Are you an immigrant living in this country either legally or illegally facing deportation?
The immigration side of the United States judicial system can be very scary to navigate on your own because immigration and deportation laws are not easy to understand and can move very quickly.
Grounds for Deportation
Removal from the country can occur if a person does not have legal status. Part of the grounds for deportation are if a person has:
- An overstayed or expired visa
- Misfiled a visa application
- Committed a crime, or violated any law
- Falsified immigration documents
- Represented themselves as a U.S. citizen, when they are not
- Committed marriage fraud
- Done drugs or is a drug addict
- Engaged in a high-speed flight from an immigration checkpoint.
These grounds can come to the attention of immigration authorities. If a person is about to be deported, they will obtain a notice to appear in court at a specific time and date.
Defenses to Removal
Rahgozar Law Firm, as your immigration lawyer can make defenses for alternatives to deportation, including:
- Adjustment of Status (AOS)
- Cancellation of Removal (42a or 42b)
- Crime Victims
- Special Immigration Juvenile Status (SIJ)
- Deferred Action for Childhood Arrivals (DACA)
- Voluntary Departure
These alternatives can help a person stay in the United States, or leave and be able to come back. In case of deportation, remember that you have the right to an attorney.
Having an attorney on your side is the best way to protect yourself if you are concerned about deportation.
Although many immigrants, particularly those who initially arrived here illegally, believe that remaining on the run and staying in the shadows is the most effective measure of protecting themselves from deportation, the problem is that once caught, there is often no backup plan.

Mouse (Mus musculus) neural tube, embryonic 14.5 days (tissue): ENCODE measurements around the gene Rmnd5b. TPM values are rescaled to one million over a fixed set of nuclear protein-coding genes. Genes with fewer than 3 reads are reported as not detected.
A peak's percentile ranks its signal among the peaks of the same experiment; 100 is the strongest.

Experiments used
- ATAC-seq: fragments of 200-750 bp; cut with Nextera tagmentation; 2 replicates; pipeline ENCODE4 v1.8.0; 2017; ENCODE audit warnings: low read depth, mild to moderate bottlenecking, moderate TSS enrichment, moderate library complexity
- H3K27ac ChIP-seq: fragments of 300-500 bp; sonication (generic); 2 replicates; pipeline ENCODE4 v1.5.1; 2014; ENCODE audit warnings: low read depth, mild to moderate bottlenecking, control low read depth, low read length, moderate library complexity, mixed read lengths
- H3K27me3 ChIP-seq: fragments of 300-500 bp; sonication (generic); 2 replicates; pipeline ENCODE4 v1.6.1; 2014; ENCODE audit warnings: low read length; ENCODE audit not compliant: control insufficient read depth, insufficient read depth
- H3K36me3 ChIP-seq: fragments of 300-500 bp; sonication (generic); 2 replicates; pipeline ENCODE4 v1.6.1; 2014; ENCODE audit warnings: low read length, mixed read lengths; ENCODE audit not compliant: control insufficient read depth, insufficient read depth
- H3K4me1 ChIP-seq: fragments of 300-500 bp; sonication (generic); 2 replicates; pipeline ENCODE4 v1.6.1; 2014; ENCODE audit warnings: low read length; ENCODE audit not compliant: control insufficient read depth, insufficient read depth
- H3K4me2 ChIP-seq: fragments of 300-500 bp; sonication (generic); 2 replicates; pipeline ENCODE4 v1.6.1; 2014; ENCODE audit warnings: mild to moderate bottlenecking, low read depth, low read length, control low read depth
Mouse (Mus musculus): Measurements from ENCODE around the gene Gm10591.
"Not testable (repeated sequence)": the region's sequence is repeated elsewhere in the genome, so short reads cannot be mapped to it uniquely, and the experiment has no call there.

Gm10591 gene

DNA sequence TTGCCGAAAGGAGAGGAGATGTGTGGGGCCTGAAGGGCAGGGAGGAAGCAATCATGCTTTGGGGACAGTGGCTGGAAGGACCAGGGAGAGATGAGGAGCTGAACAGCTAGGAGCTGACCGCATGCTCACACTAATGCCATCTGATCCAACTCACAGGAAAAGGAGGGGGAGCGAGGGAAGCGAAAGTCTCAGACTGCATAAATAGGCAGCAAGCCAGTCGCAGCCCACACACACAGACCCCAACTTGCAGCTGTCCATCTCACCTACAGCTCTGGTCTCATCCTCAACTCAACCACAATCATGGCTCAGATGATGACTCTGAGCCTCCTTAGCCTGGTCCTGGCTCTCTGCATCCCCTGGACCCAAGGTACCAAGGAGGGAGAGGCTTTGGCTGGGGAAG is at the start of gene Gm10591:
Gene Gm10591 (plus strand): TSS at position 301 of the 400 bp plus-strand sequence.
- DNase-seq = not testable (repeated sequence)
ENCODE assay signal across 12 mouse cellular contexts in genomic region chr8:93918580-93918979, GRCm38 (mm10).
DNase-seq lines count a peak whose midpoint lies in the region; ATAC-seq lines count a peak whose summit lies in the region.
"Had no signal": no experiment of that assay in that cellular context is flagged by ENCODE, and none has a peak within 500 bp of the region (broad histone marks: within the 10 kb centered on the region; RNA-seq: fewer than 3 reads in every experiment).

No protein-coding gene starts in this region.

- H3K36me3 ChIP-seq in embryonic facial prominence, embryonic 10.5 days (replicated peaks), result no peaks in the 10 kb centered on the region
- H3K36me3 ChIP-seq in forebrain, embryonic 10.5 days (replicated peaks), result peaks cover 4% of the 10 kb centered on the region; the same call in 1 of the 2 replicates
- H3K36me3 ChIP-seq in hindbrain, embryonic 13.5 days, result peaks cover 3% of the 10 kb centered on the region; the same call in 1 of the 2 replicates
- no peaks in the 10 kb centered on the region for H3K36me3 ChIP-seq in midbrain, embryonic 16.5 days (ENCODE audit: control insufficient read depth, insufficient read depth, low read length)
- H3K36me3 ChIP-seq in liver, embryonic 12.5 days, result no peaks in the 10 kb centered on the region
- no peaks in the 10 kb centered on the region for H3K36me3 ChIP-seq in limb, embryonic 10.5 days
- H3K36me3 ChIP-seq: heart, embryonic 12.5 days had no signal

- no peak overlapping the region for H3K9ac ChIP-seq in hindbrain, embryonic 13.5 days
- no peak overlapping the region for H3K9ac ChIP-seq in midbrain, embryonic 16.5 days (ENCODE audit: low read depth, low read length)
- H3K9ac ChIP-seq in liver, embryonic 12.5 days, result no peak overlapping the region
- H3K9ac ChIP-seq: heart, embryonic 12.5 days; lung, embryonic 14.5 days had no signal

While no immigration attorney can guarantee a successful deportation defense, having an immigration advocate by your side can help make the process more transparent and increase your chances in immigration court.
Not only are the procedures themselves arcane, there are very few easily accessible services available to help prepare a deportation defense and the stakes are very high. Additionally, there is no constitutional right to a court-appointed attorney in immigration court, which means that litigants are on their own if they do not hire counsel.
The skilled immigration attorneys working for the Rahgozar Law Firm are prepared to help you in your fight against deportation.
No one wants to be sent back to their country of origin against their will, particularly if they have nothing to return to. Our attorneys understand the legal and social problems that immigrants face, and provide both compassionate and aggressive representation of our clients.
FREQUENTLY ASKED QUESTIONS
How soon can you get me out of detention? How long will my case take to resolve?
Unfortunately, every case is different and the circumstances of the case will determine how long it will take. Deportation cases can be resolved within days in the event of a simple, provable mistake, but other cases can take years.
Do I have a right to a government-provided attorney?
No, unfortunately deportation is a civil administrative matter rather than a criminal case. Indigent defendants only have a right to a court appointed attorney in certain criminal cases involving sentences that would impose six months or more of imprisonment. In immigration deportation proceedings, you have a right to obtain an attorney at your own expense.
Is a deportation hearing like court on TV? Are deportation hearings like regular court trials?
No, deportation cases are special administrative proceedings held in front of federal judges who specialize in immigration matters. Deportation hearings are almost nothing like court-room TV, and often involve entirely different moving parts and procedures. In immigration deportation proceedings there is no jury, and the typical setting involves the immigrant, the opposing government attorney, the immigration judge, and a court translator. Additionally, deportation hearings are normally closed to the public.
Can I have a jury for my deportation hearing?
Deportation defendants have no right to a jury. A deportation hearing is a limited proceeding in which the administrative law judge makes his or her ruling from the bench without the assistance of a jury.
I am not a criminal and I pay U.S. taxes, why are they trying to deport me?
Unfortunately, any immigrant who is not in the country legally, or who is here legally but has violated the terms of their immigration status (including green card holders), is potentially subject to deportation. Every case and circumstance is different, which is why it is crucial to speak to an experienced immigration attorney as soon as possible.